Omphaloskepsis

My first (and perhaps my last) manifesto.

This story took a lot of time and effort to put together. As a composition instructor, I like the idea of reflecting and meditating on, and writing about, the overall process of what went into this story while it’s still fresh in my mind.

Interesting story about this story; it didn’t start out to be this story. During the last week of last year, I was in Pittsburgh on a belated honeymoon (another story) when my editor called and told me a local diner was closing for good. Sawyer’s was a place that emphasized local and organic food and proudly considered itself part of the slow-food movement. In addition to covering this closure, my editor mentioned a late January opening for a cover story and floated the idea of exploring why restaurants like Sawyer’s (emphasizing local/natural/organic) have a difficult time surviving in the area.

I started working on the story, speaking to a few restaurateurs, doing a little research, etc. I even started drafting a bit. Then I wrote this a couple of weeks later. That story got a lot of play, both because, I have been told, the review was right on the money, and because plenty of other people were incensed that I could say such crass and ruthless things about a revered fixture of the community. (In my own defense, I only said nasty things about the nasty food I was served.)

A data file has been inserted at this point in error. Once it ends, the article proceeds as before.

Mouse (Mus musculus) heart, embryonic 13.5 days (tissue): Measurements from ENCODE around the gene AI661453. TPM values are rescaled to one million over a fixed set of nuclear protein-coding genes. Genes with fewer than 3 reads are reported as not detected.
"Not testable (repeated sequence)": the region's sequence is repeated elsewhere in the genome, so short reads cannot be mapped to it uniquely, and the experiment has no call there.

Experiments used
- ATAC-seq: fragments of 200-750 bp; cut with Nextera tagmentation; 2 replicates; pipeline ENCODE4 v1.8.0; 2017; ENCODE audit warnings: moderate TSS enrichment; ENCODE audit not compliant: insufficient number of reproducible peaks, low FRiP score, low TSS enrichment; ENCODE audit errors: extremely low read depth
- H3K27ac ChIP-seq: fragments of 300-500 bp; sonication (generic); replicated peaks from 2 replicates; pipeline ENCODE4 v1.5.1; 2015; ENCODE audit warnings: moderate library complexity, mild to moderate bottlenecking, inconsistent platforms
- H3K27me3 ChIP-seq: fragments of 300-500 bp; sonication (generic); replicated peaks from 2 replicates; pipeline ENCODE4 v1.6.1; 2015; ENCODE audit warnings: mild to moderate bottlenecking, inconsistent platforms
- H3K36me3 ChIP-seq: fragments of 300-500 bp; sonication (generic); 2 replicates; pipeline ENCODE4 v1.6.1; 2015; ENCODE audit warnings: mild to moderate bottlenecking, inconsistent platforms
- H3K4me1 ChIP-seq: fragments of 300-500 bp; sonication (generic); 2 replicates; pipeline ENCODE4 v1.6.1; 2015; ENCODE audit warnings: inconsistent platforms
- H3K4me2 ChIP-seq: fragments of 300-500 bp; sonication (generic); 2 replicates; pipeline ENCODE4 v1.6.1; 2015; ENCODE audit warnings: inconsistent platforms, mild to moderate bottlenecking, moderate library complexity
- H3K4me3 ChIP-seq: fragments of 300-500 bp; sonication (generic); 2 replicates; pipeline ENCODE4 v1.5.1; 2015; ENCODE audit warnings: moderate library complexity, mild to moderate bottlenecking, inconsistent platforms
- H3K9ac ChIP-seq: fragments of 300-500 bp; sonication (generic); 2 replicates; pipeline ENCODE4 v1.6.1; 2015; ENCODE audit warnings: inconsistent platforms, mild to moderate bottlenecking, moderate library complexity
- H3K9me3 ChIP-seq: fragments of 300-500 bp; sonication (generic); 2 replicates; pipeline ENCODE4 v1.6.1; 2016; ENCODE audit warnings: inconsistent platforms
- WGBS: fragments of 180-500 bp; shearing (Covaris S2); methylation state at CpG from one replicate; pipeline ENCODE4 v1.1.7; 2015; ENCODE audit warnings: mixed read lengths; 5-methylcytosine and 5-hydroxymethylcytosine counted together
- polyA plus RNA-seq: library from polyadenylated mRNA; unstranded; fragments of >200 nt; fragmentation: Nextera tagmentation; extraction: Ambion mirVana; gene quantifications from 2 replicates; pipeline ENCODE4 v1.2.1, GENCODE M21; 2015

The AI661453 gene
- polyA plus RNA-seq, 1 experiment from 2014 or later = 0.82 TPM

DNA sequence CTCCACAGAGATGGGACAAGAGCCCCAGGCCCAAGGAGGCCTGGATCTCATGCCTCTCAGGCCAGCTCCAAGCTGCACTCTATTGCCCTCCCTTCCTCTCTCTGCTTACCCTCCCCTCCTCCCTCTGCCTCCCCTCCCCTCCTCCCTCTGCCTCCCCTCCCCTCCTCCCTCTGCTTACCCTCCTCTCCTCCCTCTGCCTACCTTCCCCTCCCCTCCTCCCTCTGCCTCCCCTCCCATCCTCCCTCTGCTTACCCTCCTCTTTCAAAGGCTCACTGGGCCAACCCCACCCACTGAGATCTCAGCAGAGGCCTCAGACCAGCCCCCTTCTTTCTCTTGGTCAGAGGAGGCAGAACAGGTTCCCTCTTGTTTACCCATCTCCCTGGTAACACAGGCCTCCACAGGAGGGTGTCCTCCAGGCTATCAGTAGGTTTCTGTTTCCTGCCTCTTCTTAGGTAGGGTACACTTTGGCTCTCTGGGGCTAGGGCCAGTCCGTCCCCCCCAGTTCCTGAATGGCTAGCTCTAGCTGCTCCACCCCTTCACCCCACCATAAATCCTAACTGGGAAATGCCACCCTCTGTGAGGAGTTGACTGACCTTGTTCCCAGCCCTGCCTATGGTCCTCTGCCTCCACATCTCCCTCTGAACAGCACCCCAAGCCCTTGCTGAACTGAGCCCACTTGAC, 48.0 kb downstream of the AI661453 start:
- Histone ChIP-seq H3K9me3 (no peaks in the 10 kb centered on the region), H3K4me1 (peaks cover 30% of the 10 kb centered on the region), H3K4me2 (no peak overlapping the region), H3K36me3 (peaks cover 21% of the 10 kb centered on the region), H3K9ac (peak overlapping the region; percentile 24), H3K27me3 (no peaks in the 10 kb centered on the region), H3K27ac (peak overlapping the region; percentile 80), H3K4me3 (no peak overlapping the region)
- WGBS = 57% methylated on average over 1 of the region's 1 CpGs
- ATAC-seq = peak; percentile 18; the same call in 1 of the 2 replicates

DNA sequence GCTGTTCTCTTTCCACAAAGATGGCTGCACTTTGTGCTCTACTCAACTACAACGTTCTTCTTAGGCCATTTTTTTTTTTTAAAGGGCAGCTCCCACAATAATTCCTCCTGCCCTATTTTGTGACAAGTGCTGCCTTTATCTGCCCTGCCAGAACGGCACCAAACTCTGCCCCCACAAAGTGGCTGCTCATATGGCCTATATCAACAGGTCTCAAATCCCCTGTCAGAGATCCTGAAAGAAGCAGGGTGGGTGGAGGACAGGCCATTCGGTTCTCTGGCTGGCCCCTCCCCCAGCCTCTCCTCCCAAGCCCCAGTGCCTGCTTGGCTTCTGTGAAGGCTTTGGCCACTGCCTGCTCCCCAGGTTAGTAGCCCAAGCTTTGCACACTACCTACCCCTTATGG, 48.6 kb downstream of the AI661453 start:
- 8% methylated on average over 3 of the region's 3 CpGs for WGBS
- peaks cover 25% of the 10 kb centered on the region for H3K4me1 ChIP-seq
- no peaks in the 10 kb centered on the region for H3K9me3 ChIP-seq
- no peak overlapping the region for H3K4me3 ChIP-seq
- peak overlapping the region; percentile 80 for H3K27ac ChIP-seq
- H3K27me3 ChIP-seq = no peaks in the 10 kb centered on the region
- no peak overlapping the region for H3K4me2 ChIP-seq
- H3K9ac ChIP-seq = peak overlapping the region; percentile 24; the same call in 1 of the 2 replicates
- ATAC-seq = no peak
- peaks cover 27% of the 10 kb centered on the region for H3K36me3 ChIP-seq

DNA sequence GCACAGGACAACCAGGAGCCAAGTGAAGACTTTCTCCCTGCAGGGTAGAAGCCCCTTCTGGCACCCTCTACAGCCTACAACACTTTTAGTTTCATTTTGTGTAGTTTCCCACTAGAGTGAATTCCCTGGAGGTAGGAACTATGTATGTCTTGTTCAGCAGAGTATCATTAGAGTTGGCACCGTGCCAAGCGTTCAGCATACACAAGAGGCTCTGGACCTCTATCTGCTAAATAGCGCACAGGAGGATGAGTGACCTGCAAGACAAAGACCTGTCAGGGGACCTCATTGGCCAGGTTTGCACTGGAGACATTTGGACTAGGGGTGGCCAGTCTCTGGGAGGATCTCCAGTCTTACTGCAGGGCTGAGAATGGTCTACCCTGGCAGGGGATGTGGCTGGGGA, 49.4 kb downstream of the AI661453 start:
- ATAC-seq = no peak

After that hubbub, I spoke with the publisher of the newspaper, and we decided to take a new angle on the cover story. We thought it might be fruitful to explore the issue of supporting good local dining a little wider, and, in short, grapple with why the greater Lansing area falls short (in more than one way) in the quality-dining department as compared to, say, Ann Arbor, or other similarly-sized/situated cities.

When the angle was settled (in comp terms, when the prewriting was over), the writing process got really messy—false starts, changing themes, lots of cutting and pasting and cutting, ever-refined ledes, some sources incorporated then removed, others added in late. Looking back (and perhaps forward) I wish I would have tracked changes in the document I composed to show my composition students how writing is typically (very) messy, even for the most accomplished communicator.

It’s a good reminder, I suppose, that writing, even under deadline, takes time, reflection and patience. I walked away from the story a couple of times, saying, “Done!” only to go back and revise again. As I read it now, I realize I missed a couple of opportunities to make some points that would have added some additional context or depth to the story. Oh well. Maybe that’s one of the reasons I’m growing more and more fond of blogging and the fluidity of networked writing as compared with print media and its tendency toward ossification. Unless I’m granted another cover story (I’m not holding my breath) the thoughts and opinions I published in print, for better or for worse, will appear to be the same tomorrow as they are today—very much a static medium compared to this digital environment where I could change my mind and publish those thoughts in a new post 10 minutes from now.

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